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Stranger by the Lake (2014)An award winner at the 2013 Cannes Film Festival, STRANGER BY THE LAKE… More An award winner at the 2013 Cannes Film Festival, STRANGER BY THE LAKE is the first film by acclaimed writer/director Alain Guiraudie to receive U.S. distribution, and I can see why. First, a word of caution: This is an extremely sexually explicit film with a somewhat plodding, repetitive structure, and thriller elements lacking in surface-level excitement. Friends of mine who went with me to see it hated every single minute, so take this rave with a grain of salt. Utilizing a cold, formal aesthetic similar to that of Alfred Hitchcock and Michael Haneke, STRANGER BY THE LAKE is set entirely in and around a gay cruising spot. Although there is no identifiable time period indicated, the lack of cell phones, the vintage porn vibe, and the use of older model vehicles suggest early 90s. Our protagonist, Franck (Pierre de Ladonchamps) is a young, handsome man who spends his summer days cruising, chatting and having sex with the various men around him. Most are naked, like really naked...like ALL THE TIME. Let's just say this is a mostly gentile cast from the looks of it! Franck initiates relationships with two key characters, Henri (Patrick D'Assumšao), an overweight middle-aged man who unhappily haunts the outskirts of the area, and Michel (Christophe Paou), a magnetic Tom Selleck lookalike (pornstache included) who becomes Franck's object of affection/obsession. [CAUTION: MILD BUT SOMEWHAT OBTUSE SPOILERS AHEAD] Once the repetitive, languid rhythms of the film are established, Franck witnesses a murder, which is presented in one stunning single take. It's a truly heartstopping moment which changes your perception of the rest of the film. It's Franck's reaction to this murder which highlights what Guiraudie is truly after. While the screws admittedly tighten around the aftermath of the killing, Guiraudie focuses instead on people who desire ephemeral relationships, on how we're willing to overlook deep, dangerous flaws in a person in order to find a connection. While looking at this through the prism of potentially closeted, marginalized gay members of a subculture, the themes are universal. Sure, the nudity and very explicit sex scenes may keep this from becoming a mainstream hit, and many will be put off by the slow pace and very open-ended, abrupt ending. For me, the stunning last moment forces the audience to ponder the lengths people are willing to go to in order to form a bond with someone. What this film gets right is its clinical, almost anthropological look at the behaviors of a gay cruising spot, a relic from the past for those who have replaced beaches and woods with social apps and online sites. It presents a community who don't seem to care that a murder occurred when there's still sex to be had. Many may find this to be a regressive depiction of gay life, as my friends did, but the truth is, this world did exist, and still does in many places in the world where an openly gay life is impossible. It makes sense that an oppressed culture can't find the means to care for one another, although the character of Henri presents a glimmer of hope in that direction. His sacrifice seems to act as a wake-up call to the disastrous body count in which Franck becomes complicit. The cinematography is quite beautiful, using available light and pushing the boundaries of it to terrifying effect when night falls. Eschewing a score, Guiraudie focuses on the sounds of water, wind, and the heavy breathing of men. There's a seemingly throwaway motif of Franck parking his car every day that turns out to be an important benchmark for the comings and goings of various characters. Every shot, every point of view, every cut has been carefully controlled. Giraudie is a director with thoughtfulness and depth who joins the ranks of the masters with this strange, quiet but mesmerizing film.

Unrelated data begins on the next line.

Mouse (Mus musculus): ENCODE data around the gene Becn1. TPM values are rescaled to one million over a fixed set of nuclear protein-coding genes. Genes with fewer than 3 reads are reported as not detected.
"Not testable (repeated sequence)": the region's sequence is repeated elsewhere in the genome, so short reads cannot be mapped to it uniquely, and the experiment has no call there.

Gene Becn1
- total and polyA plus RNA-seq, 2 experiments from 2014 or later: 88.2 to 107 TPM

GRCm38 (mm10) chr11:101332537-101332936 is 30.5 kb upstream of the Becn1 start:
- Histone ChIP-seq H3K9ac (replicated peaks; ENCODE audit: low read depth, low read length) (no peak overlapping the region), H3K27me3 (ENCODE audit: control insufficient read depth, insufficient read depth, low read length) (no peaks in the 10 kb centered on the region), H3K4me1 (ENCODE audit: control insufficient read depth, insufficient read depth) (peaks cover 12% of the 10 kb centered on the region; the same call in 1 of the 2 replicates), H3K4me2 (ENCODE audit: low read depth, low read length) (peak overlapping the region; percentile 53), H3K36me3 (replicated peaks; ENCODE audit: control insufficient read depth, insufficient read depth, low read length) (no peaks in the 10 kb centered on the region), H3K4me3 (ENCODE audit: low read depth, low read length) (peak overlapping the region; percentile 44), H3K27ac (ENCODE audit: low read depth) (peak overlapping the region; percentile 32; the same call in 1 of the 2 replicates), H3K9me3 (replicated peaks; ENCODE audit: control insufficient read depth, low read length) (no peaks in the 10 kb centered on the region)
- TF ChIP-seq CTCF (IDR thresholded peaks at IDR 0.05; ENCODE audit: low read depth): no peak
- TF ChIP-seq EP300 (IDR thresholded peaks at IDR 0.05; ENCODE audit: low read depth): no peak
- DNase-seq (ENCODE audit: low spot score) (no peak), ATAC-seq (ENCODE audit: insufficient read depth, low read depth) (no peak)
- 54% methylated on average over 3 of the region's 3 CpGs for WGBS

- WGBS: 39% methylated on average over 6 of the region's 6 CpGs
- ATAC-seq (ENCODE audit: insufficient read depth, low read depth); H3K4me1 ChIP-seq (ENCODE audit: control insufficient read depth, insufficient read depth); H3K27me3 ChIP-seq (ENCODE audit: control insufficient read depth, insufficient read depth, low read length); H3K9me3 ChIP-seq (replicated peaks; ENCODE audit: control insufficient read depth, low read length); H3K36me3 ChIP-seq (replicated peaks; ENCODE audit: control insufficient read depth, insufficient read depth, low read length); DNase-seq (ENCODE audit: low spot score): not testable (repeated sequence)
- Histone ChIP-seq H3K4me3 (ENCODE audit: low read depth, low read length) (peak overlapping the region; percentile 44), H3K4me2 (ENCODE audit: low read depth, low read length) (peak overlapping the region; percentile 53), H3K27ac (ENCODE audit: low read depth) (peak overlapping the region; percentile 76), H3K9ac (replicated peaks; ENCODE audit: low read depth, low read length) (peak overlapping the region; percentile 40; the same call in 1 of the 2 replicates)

35 days ago via Flixster